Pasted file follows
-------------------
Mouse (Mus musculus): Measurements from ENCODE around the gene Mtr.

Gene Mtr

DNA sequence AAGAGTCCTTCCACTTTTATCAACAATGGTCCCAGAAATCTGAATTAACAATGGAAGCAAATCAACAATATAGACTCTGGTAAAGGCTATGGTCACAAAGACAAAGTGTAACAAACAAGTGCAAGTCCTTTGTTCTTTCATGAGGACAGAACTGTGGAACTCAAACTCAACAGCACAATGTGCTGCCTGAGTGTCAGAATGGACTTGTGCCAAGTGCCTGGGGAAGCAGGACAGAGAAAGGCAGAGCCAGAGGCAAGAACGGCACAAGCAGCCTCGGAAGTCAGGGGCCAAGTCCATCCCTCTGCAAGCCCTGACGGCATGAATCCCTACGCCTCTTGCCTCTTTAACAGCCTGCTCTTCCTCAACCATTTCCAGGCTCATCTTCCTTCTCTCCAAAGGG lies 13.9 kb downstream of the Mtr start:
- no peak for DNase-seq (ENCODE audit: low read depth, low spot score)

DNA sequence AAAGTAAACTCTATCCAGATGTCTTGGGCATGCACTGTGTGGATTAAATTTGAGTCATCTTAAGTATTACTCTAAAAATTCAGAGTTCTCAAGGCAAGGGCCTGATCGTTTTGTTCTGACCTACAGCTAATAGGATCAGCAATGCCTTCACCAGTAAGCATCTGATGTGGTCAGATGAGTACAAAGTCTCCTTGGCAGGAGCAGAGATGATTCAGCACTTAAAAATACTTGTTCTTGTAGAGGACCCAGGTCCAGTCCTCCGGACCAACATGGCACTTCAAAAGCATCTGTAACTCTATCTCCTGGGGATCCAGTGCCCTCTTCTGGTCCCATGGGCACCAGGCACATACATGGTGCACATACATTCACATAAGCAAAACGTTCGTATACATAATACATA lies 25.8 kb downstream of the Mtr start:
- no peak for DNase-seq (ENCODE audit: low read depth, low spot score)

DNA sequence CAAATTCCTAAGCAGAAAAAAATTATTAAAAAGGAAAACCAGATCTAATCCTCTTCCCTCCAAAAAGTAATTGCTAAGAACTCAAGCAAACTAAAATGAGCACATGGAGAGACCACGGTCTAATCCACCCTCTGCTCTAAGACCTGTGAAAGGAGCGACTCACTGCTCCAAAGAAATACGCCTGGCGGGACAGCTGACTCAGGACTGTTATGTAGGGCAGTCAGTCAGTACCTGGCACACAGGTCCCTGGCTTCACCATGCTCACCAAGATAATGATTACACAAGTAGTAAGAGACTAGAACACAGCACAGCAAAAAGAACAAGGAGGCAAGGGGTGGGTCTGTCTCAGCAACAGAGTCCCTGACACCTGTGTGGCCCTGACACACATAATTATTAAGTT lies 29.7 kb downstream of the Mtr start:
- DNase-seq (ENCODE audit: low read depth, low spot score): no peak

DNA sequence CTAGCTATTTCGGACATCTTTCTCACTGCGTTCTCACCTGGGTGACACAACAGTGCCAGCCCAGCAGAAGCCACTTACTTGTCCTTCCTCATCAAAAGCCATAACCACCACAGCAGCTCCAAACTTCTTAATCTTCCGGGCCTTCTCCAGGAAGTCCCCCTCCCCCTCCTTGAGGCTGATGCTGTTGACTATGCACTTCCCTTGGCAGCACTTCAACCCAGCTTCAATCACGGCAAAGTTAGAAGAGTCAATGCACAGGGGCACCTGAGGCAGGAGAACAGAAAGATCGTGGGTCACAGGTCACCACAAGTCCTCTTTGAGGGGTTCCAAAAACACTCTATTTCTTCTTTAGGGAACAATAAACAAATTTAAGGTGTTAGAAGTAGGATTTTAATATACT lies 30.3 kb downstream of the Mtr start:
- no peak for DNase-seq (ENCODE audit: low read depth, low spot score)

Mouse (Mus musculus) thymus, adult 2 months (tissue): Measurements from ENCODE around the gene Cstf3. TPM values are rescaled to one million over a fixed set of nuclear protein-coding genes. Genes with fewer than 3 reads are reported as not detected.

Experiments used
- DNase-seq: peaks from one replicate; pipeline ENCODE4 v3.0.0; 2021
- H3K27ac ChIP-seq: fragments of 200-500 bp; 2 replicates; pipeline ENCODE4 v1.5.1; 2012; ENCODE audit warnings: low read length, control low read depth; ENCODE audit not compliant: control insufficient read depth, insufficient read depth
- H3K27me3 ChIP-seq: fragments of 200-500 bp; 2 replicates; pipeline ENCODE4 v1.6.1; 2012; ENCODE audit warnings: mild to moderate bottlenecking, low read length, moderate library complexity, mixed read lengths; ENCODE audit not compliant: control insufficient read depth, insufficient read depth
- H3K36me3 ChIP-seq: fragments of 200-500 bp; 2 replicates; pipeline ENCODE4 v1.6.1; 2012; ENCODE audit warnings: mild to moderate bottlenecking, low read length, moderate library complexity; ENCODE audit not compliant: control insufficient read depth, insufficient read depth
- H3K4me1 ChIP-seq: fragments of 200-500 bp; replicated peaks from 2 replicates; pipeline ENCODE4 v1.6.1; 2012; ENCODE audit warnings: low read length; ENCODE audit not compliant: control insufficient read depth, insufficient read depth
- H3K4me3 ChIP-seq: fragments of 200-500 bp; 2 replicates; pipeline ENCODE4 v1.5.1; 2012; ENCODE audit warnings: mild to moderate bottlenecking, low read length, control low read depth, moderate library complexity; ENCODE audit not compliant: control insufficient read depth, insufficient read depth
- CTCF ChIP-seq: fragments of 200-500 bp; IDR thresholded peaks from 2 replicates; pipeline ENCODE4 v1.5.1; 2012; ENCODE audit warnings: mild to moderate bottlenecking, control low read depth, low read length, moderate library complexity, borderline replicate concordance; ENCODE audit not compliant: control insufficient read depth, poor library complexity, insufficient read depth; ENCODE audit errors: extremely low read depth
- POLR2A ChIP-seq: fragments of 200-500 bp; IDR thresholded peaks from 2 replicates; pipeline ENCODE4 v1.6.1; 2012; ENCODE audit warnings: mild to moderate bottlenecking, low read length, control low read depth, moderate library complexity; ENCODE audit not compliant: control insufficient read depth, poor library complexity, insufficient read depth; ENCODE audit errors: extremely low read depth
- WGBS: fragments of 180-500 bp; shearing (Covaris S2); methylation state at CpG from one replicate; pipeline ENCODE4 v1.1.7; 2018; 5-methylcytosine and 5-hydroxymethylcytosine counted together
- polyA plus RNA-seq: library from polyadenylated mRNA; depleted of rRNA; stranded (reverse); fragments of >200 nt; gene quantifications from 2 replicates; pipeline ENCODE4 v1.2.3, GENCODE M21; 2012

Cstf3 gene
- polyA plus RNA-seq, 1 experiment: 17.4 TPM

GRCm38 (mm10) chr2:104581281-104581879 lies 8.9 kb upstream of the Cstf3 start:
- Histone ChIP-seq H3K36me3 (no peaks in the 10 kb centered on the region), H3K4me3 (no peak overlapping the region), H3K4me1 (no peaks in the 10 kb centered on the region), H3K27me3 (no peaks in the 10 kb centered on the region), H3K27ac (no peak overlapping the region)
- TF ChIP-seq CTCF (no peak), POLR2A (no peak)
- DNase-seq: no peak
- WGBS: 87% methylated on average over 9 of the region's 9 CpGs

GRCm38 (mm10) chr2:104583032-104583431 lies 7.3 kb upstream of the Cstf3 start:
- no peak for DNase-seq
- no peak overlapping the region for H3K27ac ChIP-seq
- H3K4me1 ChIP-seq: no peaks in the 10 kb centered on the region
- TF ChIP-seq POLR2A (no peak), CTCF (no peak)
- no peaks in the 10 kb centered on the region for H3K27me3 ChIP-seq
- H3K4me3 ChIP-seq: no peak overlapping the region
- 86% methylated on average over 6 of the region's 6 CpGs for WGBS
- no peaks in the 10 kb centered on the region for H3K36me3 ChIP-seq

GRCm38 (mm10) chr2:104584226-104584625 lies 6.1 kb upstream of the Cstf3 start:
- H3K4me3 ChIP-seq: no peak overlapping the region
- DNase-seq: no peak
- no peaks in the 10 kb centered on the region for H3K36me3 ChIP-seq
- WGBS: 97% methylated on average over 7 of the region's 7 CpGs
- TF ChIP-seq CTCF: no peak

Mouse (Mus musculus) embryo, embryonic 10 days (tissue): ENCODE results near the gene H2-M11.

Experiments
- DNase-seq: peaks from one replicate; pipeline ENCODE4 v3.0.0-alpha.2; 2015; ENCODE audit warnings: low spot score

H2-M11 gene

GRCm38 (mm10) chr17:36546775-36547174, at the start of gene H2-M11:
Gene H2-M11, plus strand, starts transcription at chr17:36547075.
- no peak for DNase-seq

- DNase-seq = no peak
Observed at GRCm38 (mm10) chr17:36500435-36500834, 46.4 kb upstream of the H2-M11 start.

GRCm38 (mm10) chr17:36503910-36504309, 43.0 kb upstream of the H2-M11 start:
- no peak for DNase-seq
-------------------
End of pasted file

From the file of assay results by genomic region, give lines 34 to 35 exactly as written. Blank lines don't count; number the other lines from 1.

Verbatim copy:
- TF ChIP-seq POLR2A (no peak), CTCF (no peak)
- no peaks in the 10 kb centered on the region for H3K27me3 ChIP-seq